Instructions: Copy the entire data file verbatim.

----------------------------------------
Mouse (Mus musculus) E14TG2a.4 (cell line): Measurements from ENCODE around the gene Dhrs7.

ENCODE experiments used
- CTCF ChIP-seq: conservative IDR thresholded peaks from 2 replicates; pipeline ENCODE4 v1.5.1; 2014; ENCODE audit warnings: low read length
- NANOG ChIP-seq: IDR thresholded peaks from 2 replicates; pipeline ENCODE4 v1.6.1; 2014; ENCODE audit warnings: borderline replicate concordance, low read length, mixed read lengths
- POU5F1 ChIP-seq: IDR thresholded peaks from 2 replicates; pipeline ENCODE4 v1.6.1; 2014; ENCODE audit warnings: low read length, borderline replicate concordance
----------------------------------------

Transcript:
Mouse (Mus musculus) E14TG2a.4 (cell line): Measurements from ENCODE around the gene Dhrs7.

ENCODE experiments used
- CTCF ChIP-seq: conservative IDR thresholded peaks from 2 replicates; pipeline ENCODE4 v1.5.1; 2014; ENCODE audit warnings: low read length
- NANOG ChIP-seq: IDR thresholded peaks from 2 replicates; pipeline ENCODE4 v1.6.1; 2014; ENCODE audit warnings: borderline replicate concordance, low read length, mixed read lengths
- POU5F1 ChIP-seq: IDR thresholded peaks from 2 replicates; pipeline ENCODE4 v1.6.1; 2014; ENCODE audit warnings: low read length, borderline replicate concordance